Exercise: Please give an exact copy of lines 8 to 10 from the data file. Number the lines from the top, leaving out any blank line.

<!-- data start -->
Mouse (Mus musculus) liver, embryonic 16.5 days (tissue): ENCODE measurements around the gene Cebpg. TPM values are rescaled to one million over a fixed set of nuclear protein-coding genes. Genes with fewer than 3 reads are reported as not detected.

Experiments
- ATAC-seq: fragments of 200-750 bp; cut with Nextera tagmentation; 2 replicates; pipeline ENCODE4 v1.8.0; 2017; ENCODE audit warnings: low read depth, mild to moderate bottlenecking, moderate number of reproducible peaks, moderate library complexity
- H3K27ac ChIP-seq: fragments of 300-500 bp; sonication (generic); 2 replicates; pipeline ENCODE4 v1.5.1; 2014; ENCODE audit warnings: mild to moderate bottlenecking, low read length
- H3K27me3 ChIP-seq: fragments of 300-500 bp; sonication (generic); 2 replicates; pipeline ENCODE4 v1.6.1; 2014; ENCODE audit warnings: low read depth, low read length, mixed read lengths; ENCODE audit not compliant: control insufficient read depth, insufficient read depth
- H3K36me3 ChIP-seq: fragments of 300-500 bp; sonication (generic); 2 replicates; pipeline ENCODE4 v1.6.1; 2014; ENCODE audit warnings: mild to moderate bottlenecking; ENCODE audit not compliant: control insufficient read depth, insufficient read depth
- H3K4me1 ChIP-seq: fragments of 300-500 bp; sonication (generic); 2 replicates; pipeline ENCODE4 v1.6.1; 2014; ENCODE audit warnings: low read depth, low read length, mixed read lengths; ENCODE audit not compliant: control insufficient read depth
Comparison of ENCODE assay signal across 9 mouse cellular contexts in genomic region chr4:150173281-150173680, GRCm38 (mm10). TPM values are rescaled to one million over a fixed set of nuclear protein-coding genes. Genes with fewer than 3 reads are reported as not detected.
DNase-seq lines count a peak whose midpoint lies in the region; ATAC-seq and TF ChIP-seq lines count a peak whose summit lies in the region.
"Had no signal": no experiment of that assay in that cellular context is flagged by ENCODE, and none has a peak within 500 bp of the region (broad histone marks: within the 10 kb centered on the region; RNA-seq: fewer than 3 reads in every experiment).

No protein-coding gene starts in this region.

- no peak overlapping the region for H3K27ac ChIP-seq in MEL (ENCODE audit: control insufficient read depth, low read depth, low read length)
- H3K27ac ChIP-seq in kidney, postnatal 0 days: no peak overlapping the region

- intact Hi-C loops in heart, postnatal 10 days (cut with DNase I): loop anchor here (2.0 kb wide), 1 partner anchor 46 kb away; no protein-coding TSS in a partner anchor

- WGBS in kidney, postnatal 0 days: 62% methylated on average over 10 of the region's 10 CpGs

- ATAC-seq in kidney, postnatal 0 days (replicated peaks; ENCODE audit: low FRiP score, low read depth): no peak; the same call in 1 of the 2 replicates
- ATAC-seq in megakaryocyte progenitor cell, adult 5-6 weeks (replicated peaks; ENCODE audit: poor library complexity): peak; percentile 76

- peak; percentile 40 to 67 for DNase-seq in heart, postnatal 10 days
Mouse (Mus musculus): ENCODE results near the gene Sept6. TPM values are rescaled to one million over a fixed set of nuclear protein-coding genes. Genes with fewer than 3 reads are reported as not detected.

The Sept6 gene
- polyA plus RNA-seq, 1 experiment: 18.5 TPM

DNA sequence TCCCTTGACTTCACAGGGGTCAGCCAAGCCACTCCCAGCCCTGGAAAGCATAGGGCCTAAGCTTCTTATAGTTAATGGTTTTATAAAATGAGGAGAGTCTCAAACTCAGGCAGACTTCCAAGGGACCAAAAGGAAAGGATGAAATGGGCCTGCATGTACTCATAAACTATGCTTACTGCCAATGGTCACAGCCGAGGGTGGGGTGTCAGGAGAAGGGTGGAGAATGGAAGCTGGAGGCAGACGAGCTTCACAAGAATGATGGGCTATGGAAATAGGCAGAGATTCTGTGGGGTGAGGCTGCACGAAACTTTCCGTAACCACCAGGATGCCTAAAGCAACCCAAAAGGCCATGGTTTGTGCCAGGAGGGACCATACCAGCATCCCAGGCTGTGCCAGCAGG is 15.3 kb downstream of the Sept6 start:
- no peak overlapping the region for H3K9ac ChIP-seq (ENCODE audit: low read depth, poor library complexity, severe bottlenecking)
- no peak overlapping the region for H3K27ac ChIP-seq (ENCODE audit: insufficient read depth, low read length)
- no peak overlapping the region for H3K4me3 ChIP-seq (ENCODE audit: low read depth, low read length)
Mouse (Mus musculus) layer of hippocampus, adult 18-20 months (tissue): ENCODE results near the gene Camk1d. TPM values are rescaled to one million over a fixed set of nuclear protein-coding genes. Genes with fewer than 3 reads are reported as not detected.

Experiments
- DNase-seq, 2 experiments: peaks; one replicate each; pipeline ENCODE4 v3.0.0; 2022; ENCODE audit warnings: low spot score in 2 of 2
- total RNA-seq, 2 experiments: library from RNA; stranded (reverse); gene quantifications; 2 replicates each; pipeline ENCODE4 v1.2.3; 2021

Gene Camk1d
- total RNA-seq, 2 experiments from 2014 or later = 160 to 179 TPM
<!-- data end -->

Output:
Comparison of ENCODE assay signal across 9 mouse cellular contexts in genomic region chr4:150173281-150173680, GRCm38 (mm10). TPM values are rescaled to one million over a fixed set of nuclear protein-coding genes. Genes with fewer than 3 reads are reported as not detected.
DNase-seq lines count a peak whose midpoint lies in the region; ATAC-seq and TF ChIP-seq lines count a peak whose summit lies in the region.
"Had no signal": no experiment of that assay in that cellular context is flagged by ENCODE, and none has a peak within 500 bp of the region (broad histone marks: within the 10 kb centered on the region; RNA-seq: fewer than 3 reads in every experiment).